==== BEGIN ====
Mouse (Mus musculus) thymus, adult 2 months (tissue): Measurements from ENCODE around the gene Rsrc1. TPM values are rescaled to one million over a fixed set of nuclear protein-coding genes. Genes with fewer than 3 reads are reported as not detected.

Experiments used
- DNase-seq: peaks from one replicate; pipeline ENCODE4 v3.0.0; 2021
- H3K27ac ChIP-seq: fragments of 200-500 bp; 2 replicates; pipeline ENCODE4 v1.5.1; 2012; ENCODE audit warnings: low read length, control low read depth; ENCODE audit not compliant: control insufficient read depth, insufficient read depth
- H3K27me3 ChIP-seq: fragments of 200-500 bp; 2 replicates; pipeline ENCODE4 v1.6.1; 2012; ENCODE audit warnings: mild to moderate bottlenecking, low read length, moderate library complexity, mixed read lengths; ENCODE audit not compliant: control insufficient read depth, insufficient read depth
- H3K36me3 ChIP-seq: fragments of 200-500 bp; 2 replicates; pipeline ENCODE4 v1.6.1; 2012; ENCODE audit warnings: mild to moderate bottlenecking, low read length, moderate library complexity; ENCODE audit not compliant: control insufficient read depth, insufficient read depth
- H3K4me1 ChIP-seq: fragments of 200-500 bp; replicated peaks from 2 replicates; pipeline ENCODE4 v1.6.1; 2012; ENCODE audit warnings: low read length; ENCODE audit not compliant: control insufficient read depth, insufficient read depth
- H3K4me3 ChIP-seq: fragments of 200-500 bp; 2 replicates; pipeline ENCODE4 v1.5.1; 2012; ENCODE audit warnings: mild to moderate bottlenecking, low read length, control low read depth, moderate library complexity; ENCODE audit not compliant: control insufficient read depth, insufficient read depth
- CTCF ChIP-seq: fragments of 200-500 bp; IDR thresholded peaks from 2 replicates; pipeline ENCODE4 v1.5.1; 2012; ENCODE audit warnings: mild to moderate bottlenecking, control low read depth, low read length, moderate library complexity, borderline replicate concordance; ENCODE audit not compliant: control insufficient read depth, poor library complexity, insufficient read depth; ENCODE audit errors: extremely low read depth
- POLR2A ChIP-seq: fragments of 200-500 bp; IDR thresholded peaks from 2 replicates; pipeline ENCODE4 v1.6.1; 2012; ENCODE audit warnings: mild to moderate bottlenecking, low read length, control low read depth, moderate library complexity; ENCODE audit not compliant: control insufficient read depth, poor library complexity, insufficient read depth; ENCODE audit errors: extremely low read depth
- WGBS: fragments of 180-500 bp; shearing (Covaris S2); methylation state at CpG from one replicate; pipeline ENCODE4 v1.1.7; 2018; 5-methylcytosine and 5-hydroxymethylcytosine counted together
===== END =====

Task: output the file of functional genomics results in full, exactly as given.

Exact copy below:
Mouse (Mus musculus) thymus, adult 2 months (tissue): Measurements from ENCODE around the gene Rsrc1. TPM values are rescaled to one million over a fixed set of nuclear protein-coding genes. Genes with fewer than 3 reads are reported as not detected.

Experiments used
- DNase-seq: peaks from one replicate; pipeline ENCODE4 v3.0.0; 2021
- H3K27ac ChIP-seq: fragments of 200-500 bp; 2 replicates; pipeline ENCODE4 v1.5.1; 2012; ENCODE audit warnings: low read length, control low read depth; ENCODE audit not compliant: control insufficient read depth, insufficient read depth
- H3K27me3 ChIP-seq: fragments of 200-500 bp; 2 replicates; pipeline ENCODE4 v1.6.1; 2012; ENCODE audit warnings: mild to moderate bottlenecking, low read length, moderate library complexity, mixed read lengths; ENCODE audit not compliant: control insufficient read depth, insufficient read depth
- H3K36me3 ChIP-seq: fragments of 200-500 bp; 2 replicates; pipeline ENCODE4 v1.6.1; 2012; ENCODE audit warnings: mild to moderate bottlenecking, low read length, moderate library complexity; ENCODE audit not compliant: control insufficient read depth, insufficient read depth
- H3K4me1 ChIP-seq: fragments of 200-500 bp; replicated peaks from 2 replicates; pipeline ENCODE4 v1.6.1; 2012; ENCODE audit warnings: low read length; ENCODE audit not compliant: control insufficient read depth, insufficient read depth
- H3K4me3 ChIP-seq: fragments of 200-500 bp; 2 replicates; pipeline ENCODE4 v1.5.1; 2012; ENCODE audit warnings: mild to moderate bottlenecking, low read length, control low read depth, moderate library complexity; ENCODE audit not compliant: control insufficient read depth, insufficient read depth
- CTCF ChIP-seq: fragments of 200-500 bp; IDR thresholded peaks from 2 replicates; pipeline ENCODE4 v1.5.1; 2012; ENCODE audit warnings: mild to moderate bottlenecking, control low read depth, low read length, moderate library complexity, borderline replicate concordance; ENCODE audit not compliant: control insufficient read depth, poor library complexity, insufficient read depth; ENCODE audit errors: extremely low read depth
- POLR2A ChIP-seq: fragments of 200-500 bp; IDR thresholded peaks from 2 replicates; pipeline ENCODE4 v1.6.1; 2012; ENCODE audit warnings: mild to moderate bottlenecking, low read length, control low read depth, moderate library complexity; ENCODE audit not compliant: control insufficient read depth, poor library complexity, insufficient read depth; ENCODE audit errors: extremely low read depth
- WGBS: fragments of 180-500 bp; shearing (Covaris S2); methylation state at CpG from one replicate; pipeline ENCODE4 v1.1.7; 2018; 5-methylcytosine and 5-hydroxymethylcytosine counted together